New Nationwide Study Shows SNAP Incentives at Farmers’ Markets Boost Healthy Eating, Support Farmers, and Grow Local Economies
A new nationwide study shows that healthy food incentive programs at farmers’ markets significantly boost healthy eating in low-income communities, improve the economic viability of farmers, and strengthen local economies. The study, Healthy Food Incentives Cluster Evaluation, summarizes results of a two-year cluster evaluation of incentive programs run by four organizations—Fair Food Network, Wholesome Wave, marketumbrella.org, and Roots of Change—at more than 500 farmers’ markets in 24 states and the District of Columbia.
This study proves that regardless of the setting—urban or rural, small or large—healthy food incentives work. Incentive programs match Supplemental Nutrition Assistance Program (SNAP)—formerly known as food stamp— dollars spent at farmers’ markets to purchase locally grown fruits and vegetables. Findings show that incentives significantly boost healthy eating among SNAP recipients.
The incentives also create economic opportunities in the communities in which low-income Americans live by helping direct SNAP dollars towards purchases of healthy foods sourced from regional farmers, processors, and wholesalers. As incentive programs bring SNAP families to farmers' markets, farmers report selling more produce, making more money, and having more new and repeat customers. The development of this new customer base has a ripple effect that stimulates economic activity and opportunity in low-wealth communities. Using an economic multiplier model, the study calculated that the SNAP incentives in just these markets generated upwards of $4.3 million in economic activity, saving or creating up to 47 jobs.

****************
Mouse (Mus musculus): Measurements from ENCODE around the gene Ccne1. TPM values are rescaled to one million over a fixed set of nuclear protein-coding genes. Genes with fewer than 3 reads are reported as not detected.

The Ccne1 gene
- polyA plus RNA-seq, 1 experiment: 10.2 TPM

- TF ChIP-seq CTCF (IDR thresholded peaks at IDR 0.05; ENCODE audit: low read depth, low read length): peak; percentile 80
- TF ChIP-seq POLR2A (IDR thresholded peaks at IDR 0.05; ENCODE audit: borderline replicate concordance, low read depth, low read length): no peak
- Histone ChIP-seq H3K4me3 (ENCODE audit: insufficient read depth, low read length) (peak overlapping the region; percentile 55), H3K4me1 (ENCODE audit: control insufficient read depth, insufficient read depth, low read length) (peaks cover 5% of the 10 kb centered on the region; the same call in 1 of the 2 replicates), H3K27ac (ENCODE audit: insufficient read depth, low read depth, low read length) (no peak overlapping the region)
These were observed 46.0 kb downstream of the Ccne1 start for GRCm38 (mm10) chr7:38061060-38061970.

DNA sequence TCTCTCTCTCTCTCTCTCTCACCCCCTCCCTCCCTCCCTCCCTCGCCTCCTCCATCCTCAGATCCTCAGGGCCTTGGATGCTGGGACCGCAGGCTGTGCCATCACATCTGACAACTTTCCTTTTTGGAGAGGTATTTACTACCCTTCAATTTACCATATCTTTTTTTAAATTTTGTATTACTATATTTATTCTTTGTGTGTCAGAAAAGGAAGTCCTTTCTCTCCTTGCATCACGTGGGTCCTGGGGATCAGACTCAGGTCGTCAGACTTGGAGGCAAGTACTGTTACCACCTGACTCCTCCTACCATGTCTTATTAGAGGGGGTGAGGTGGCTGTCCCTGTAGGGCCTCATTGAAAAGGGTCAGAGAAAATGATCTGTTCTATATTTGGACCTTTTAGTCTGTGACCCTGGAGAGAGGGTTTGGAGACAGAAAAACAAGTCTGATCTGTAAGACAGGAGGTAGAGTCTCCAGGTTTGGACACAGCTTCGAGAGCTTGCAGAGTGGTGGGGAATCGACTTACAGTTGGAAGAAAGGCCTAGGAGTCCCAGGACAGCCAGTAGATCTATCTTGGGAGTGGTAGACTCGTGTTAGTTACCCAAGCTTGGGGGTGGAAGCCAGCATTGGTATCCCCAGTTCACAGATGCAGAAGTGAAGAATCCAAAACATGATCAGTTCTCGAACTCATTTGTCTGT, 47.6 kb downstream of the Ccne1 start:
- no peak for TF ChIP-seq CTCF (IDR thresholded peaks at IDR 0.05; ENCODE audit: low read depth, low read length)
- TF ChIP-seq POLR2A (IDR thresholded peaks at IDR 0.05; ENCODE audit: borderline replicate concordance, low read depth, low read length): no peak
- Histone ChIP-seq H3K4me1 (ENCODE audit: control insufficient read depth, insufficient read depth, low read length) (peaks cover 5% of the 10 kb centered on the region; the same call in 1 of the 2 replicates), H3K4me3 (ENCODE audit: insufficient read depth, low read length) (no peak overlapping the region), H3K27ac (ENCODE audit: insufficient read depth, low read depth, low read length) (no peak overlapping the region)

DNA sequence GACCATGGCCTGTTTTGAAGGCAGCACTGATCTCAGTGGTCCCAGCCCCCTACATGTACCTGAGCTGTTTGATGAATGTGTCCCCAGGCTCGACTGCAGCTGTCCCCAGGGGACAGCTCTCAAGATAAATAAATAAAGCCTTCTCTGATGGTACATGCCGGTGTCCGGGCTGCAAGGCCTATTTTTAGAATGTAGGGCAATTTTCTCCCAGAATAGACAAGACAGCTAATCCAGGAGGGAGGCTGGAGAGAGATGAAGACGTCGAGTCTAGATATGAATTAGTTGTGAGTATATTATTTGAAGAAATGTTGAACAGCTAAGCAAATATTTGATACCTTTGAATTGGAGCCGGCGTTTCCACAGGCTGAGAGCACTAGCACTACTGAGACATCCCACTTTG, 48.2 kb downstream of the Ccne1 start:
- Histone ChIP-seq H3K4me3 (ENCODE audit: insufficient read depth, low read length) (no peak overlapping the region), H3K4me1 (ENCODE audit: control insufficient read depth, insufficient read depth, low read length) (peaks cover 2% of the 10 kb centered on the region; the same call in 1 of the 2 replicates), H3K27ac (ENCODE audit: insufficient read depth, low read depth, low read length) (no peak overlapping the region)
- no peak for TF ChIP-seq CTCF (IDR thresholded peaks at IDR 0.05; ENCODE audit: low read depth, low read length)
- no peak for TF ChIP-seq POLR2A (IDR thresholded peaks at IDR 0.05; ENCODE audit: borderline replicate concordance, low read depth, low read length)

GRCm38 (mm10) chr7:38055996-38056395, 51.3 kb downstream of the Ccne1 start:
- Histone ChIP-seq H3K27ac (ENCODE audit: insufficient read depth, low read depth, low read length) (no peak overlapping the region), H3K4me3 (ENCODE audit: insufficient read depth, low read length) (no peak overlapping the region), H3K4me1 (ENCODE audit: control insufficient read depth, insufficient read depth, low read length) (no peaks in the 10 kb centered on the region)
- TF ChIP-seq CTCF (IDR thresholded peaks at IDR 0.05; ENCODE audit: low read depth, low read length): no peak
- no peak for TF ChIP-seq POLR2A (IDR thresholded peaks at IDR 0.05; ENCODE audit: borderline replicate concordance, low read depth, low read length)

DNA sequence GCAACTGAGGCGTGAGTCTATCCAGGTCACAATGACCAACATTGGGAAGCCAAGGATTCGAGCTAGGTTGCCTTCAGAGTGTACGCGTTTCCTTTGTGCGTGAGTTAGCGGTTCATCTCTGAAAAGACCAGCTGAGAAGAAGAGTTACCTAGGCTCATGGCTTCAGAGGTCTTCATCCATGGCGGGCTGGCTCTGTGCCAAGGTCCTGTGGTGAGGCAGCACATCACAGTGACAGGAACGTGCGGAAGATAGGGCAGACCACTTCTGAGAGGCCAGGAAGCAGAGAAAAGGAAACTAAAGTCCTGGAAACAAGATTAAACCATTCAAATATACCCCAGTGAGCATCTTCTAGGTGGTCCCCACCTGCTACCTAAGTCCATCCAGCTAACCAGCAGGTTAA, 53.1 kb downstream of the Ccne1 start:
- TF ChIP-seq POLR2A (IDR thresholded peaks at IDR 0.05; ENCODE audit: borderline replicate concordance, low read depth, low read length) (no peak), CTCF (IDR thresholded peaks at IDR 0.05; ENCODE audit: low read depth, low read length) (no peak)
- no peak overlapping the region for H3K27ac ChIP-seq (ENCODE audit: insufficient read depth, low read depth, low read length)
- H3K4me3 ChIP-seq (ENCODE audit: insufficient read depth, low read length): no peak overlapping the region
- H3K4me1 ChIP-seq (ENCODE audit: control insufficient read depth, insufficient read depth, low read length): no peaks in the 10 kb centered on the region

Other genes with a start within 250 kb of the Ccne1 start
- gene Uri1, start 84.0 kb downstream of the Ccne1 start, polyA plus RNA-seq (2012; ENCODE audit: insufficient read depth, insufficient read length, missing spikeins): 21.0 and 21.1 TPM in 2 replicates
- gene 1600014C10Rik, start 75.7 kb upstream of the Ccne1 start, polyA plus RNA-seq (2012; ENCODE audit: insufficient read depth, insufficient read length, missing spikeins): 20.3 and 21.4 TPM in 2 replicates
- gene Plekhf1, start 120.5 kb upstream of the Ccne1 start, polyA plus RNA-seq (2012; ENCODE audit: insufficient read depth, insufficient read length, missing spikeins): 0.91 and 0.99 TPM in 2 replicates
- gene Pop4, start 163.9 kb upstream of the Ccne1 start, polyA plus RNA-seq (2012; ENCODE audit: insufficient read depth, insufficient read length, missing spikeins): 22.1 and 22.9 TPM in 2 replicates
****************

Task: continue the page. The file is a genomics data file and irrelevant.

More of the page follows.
The study also showed an impressive growth in SNAP incentive programs nationwide. The four organizations, leaders in healthy food incentives, almost tripled the number of markets they supported from 177 markets in 2010 to 518 markets in 2012. In 2012 alone, the four organizations served more than 131,000 SNAP customers and almost 5,000 farmers, with participating families redeeming more than $1.5 million in incentives in addition to their SNAP benefits to buy fresh fruits and vegetables.
The goal of the study was to support existing healthy food incentive implementation and provide a framework for future investments and potential federally funded national expansion. Healthy food incentives have provided rare common ground for Democrats and Republicans with language funding incentives included in every farm and nutrition bill passed by both houses of Congress in 2012 and 2013.
Additional private and public funding is crucial to support this powerful tool which is meeting the immediate food needs of struggling families, growing a new customer base for beginning, small, and mid-scale farmers, and creating jobs and spurring economic activity in low income areas.
The report was prepared by Community Science with funding provided by Aetna Foundation, Kresge Foundation, Centers for Disease Control and Prevention, Kaiser Permanente, National Network of Public Health Institutes, and Open Society Foundations.